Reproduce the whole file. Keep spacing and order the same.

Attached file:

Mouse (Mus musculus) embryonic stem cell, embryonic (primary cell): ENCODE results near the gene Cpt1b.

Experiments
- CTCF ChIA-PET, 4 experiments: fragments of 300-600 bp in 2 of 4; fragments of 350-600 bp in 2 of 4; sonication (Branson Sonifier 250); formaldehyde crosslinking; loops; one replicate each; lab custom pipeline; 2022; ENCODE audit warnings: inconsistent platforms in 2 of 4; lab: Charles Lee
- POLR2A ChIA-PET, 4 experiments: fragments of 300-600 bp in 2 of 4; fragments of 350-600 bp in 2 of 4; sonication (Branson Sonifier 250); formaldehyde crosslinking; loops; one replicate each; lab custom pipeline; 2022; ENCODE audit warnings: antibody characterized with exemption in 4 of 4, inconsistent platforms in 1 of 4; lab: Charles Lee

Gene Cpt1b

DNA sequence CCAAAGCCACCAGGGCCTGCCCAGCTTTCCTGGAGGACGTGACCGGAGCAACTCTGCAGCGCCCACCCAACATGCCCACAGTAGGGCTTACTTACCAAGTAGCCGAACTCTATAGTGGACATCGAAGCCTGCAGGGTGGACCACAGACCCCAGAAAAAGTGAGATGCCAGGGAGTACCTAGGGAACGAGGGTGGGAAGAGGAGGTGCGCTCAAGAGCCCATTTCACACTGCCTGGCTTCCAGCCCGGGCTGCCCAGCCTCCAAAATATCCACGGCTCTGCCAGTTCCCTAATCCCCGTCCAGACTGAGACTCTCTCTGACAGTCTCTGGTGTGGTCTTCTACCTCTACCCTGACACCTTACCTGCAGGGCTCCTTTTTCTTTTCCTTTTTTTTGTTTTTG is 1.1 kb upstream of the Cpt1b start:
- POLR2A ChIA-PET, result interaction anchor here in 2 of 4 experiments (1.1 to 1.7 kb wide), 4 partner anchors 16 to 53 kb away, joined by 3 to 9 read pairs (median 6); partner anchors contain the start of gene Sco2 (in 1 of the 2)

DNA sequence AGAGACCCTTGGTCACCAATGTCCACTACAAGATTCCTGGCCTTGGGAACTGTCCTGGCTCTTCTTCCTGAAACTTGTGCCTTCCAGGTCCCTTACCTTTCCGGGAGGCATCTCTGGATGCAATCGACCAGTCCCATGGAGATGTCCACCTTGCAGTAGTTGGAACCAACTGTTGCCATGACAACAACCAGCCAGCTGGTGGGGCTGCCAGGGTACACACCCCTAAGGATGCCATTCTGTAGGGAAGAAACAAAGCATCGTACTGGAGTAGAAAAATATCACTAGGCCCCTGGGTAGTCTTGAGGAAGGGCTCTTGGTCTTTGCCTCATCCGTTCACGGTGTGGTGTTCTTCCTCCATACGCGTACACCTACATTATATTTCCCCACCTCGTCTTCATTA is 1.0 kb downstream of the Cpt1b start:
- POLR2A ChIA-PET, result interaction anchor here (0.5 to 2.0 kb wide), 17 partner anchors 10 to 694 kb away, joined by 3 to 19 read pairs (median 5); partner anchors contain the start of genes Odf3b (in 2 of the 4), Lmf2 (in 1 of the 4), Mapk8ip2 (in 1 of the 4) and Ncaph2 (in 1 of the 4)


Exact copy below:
Mouse (Mus musculus) embryonic stem cell, embryonic (primary cell): ENCODE results near the gene Cpt1b.

Experiments
- CTCF ChIA-PET, 4 experiments: fragments of 300-600 bp in 2 of 4; fragments of 350-600 bp in 2 of 4; sonication (Branson Sonifier 250); formaldehyde crosslinking; loops; one replicate each; lab custom pipeline; 2022; ENCODE audit warnings: inconsistent platforms in 2 of 4; lab: Charles Lee
- POLR2A ChIA-PET, 4 experiments: fragments of 300-600 bp in 2 of 4; fragments of 350-600 bp in 2 of 4; sonication (Branson Sonifier 250); formaldehyde crosslinking; loops; one replicate each; lab custom pipeline; 2022; ENCODE audit warnings: antibody characterized with exemption in 4 of 4, inconsistent platforms in 1 of 4; lab: Charles Lee

Gene Cpt1b

DNA sequence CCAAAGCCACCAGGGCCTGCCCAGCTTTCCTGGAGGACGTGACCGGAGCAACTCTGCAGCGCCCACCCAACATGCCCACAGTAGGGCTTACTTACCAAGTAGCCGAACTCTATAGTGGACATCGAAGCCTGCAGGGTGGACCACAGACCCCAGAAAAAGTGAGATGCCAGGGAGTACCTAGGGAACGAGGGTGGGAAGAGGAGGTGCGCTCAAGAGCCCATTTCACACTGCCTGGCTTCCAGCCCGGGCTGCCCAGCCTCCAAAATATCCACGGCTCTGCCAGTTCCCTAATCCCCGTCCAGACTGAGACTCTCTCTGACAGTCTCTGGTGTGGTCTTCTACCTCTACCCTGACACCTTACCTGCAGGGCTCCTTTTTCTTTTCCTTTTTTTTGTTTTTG is 1.1 kb upstream of the Cpt1b start:
- POLR2A ChIA-PET, result interaction anchor here in 2 of 4 experiments (1.1 to 1.7 kb wide), 4 partner anchors 16 to 53 kb away, joined by 3 to 9 read pairs (median 6); partner anchors contain the start of gene Sco2 (in 1 of the 2)

DNA sequence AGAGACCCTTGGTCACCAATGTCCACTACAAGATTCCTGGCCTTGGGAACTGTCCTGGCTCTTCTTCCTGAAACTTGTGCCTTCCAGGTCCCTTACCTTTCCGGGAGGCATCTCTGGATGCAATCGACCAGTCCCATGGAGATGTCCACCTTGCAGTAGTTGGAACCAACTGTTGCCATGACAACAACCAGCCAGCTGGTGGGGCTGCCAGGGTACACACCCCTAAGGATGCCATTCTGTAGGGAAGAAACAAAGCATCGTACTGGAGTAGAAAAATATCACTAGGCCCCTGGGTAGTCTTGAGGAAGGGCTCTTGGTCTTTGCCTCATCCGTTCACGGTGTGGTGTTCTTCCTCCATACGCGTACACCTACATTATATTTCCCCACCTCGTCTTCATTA is 1.0 kb downstream of the Cpt1b start:
- POLR2A ChIA-PET, result interaction anchor here (0.5 to 2.0 kb wide), 17 partner anchors 10 to 694 kb away, joined by 3 to 19 read pairs (median 5); partner anchors contain the start of genes Odf3b (in 2 of the 4), Lmf2 (in 1 of the 4), Mapk8ip2 (in 1 of the 4) and Ncaph2 (in 1 of the 4)